Parent Project Muscular Dystrophy (PPMD) announces the expansion of its Certified Duchenne Care Center Program (CDCCP) with the program’s second Adult Certified Duchenne Care Center and reportedly its first dually certified center, the clinic at Kennedy Krieger Institute.

The addition of adult clinic certification for previously certified pediatric centers, and thus the development of dually certified centers, is a natural progression of the program, according to Rachel Schrader, MS, APRN, CPNP-PC, PPMD’s Senior Vice President of Clinical Care and director of PPMD’s Certified Duchenne Care Center Program, in a media release.

“Duchenne isn’t just a pediatric disease anymore. People are living longer and require coordinated care throughout their lifespan. It’s exciting to see the adult network grow and centers like Kennedy Krieger Institute ensuring that patients receive age-appropriate care as their needs change.

“The continuity this team offers patients and families is incredibly important,” she adds. “Leveraging the pediatric CDCCs to provide care regardless of age contributes to improved outcomes, and we’re really proud of that.”

PPMD has certified 28 CDCCs capable of providing comprehensive care and services to Duchenne patients, with only one of these clinics certified for the adult services they provided. While some of these certified centers are able to offer at least some aspects of care to adults with Duchenne, Kennedy Krieger is the first center to obtain certification in both pediatric and adult care, per the release.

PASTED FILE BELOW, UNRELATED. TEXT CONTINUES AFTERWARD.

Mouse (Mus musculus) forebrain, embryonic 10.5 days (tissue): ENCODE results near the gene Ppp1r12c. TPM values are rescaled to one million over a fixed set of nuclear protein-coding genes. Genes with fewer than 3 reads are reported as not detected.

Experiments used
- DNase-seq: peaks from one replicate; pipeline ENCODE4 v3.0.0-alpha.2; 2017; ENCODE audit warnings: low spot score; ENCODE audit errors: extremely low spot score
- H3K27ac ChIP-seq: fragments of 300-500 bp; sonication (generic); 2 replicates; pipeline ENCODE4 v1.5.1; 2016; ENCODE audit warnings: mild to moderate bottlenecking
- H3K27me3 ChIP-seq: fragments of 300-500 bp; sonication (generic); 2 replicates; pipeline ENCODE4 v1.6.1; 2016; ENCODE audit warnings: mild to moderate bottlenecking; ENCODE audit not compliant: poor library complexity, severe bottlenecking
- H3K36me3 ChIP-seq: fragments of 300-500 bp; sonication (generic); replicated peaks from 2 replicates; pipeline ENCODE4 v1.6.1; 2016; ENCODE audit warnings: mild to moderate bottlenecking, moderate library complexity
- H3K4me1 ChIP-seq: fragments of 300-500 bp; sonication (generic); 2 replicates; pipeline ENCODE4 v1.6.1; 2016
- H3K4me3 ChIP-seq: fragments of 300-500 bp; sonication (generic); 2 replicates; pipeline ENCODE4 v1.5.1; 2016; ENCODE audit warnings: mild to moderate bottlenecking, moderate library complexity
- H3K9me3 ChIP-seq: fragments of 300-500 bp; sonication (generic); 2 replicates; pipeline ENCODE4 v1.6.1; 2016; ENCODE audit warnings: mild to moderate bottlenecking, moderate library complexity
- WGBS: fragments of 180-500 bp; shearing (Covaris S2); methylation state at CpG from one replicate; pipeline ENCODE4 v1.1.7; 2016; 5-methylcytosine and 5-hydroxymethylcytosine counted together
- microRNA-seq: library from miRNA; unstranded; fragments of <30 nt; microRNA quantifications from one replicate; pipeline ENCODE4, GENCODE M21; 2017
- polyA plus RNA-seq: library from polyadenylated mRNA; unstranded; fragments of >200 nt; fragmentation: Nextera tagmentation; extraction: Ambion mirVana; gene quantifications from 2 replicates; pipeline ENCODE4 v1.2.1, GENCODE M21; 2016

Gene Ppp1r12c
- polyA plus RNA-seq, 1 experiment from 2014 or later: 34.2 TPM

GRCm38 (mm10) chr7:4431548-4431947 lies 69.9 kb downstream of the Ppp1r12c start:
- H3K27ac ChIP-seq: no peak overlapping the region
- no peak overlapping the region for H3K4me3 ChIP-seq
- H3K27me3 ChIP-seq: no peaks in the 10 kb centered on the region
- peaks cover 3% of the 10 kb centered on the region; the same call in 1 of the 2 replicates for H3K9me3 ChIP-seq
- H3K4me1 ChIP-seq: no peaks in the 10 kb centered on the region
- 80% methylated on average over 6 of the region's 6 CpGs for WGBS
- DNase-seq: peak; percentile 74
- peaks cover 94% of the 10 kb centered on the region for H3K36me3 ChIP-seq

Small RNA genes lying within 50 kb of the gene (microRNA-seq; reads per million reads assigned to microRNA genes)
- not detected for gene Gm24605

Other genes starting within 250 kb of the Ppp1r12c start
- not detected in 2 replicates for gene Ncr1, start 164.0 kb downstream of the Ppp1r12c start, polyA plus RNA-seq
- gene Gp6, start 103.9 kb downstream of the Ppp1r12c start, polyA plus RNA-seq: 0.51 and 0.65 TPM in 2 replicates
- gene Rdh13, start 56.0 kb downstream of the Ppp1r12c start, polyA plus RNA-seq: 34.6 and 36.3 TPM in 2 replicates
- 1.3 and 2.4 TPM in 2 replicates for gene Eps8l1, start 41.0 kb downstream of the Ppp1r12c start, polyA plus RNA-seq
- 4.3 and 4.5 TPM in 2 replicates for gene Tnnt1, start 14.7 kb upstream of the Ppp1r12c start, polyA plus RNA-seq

“The Center for Genetic Muscle Disorders at Kennedy Krieger is delighted to partner with PPMD to provide lifelong care to those with Duchenne,” says Dr Kathryn Wagner, its founding director as well as a professor of Neurology and Neuroscience at the Johns Hopkins School of Medicine.

“The dual pediatric and adult CDCC certification is an indication that we are providing state-of-the-art care for all stages of the disease. I am very optimistic that several of the new therapies in development for Duchenne that we are trialing will soon become standard of care in our clinics,” she adds.

Schrader notes in the release that she is optimistic that expanding the CDCCP to include dually certified centers encourages other centers to consider seeking dual certification and refine their program to meet these requirements, standardizing adult care and increased access to care for adults living with Duchenne.

“PPMD and the CDCC Certification Committee are incredibly excited about the ability to offer this important area of care. We expect that with Kennedy Krieger being the first to tackle the new dual certification model, other centers will consider dual certification as well,” she says.

“Many centers already provide adult care, or have established relationships with adult providers within their healthcare system. Fostering these relationships to optimize care throughout the lifespan is incredibly important for adults living with Duchenne,” she adds.

[Source(s): Parent Project Muscular Dystrophy, PR Newswire]